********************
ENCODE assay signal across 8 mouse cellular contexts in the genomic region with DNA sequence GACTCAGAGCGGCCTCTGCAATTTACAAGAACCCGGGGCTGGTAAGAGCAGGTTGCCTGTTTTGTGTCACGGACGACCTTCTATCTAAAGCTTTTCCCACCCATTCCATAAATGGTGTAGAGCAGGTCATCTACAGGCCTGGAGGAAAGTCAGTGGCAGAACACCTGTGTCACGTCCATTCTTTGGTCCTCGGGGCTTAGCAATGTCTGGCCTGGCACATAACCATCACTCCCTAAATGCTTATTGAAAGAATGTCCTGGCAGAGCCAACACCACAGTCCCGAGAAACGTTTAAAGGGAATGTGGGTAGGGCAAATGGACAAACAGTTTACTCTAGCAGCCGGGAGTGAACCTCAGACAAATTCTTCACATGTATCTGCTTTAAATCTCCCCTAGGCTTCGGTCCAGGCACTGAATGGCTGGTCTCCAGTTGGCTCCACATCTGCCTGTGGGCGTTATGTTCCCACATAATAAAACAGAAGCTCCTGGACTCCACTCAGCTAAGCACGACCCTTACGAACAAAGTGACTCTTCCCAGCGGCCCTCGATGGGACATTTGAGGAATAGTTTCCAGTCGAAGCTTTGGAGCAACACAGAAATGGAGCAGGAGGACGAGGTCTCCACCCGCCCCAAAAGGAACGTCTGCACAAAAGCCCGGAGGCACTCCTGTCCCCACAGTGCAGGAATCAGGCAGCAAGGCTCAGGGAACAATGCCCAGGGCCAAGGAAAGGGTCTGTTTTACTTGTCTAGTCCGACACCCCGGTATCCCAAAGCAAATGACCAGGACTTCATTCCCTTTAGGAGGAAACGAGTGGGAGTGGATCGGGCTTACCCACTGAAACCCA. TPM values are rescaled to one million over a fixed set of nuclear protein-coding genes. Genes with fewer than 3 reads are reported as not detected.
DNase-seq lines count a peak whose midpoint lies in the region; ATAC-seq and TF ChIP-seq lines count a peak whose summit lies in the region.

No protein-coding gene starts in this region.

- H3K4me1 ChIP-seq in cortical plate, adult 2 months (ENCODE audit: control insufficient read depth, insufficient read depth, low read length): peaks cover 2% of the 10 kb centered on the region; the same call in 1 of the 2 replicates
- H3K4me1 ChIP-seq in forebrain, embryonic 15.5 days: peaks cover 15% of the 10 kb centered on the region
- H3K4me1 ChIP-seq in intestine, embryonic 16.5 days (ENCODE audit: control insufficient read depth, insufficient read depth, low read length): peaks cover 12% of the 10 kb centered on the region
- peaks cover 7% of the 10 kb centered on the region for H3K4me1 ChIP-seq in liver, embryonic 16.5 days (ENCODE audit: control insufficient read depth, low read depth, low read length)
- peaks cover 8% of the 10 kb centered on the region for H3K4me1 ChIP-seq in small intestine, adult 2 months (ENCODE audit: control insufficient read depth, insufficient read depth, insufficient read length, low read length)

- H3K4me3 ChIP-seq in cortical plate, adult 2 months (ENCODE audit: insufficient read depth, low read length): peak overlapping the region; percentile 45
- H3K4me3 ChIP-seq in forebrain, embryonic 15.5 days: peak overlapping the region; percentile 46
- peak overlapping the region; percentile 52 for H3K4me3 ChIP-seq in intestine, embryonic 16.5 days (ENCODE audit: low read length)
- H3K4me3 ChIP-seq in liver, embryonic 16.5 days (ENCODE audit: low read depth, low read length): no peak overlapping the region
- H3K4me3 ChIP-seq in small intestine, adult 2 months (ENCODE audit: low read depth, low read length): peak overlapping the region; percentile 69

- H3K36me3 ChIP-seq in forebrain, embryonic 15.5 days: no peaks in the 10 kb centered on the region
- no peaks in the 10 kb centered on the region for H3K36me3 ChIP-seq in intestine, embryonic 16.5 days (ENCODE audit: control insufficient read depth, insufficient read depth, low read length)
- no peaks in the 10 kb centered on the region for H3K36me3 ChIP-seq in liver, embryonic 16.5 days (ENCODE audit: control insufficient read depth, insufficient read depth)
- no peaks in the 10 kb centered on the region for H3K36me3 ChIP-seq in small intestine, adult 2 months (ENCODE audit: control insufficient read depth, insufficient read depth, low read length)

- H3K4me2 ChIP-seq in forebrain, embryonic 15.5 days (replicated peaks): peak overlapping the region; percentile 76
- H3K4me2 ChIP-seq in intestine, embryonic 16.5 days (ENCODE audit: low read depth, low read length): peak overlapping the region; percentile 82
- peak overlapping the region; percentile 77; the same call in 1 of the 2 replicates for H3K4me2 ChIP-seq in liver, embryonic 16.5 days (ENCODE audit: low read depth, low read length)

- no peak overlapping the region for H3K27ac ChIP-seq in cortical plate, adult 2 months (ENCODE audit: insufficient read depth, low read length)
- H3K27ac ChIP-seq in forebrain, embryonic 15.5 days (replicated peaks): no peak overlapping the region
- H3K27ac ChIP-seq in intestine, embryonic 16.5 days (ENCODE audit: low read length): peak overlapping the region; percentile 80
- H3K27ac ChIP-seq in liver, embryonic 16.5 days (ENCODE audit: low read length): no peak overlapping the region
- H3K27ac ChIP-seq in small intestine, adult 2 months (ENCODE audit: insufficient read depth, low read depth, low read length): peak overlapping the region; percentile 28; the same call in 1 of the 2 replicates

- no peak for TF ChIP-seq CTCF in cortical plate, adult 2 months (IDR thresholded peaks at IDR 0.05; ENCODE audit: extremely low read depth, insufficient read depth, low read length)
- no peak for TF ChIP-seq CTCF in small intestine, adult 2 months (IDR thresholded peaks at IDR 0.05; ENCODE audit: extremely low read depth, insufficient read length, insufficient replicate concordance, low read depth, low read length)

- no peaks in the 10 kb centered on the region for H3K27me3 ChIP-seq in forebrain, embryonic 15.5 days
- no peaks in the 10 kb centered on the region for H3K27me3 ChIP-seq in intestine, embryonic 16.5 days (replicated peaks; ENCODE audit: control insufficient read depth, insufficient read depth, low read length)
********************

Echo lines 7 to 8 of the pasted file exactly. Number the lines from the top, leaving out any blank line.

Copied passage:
- peaks cover 7% of the 10 kb centered on the region for H3K4me1 ChIP-seq in liver, embryonic 16.5 days (ENCODE audit: control insufficient read depth, low read depth, low read length)
- peaks cover 8% of the 10 kb centered on the region for H3K4me1 ChIP-seq in small intestine, adult 2 months (ENCODE audit: control insufficient read depth, insufficient read depth, insufficient read length, low read length)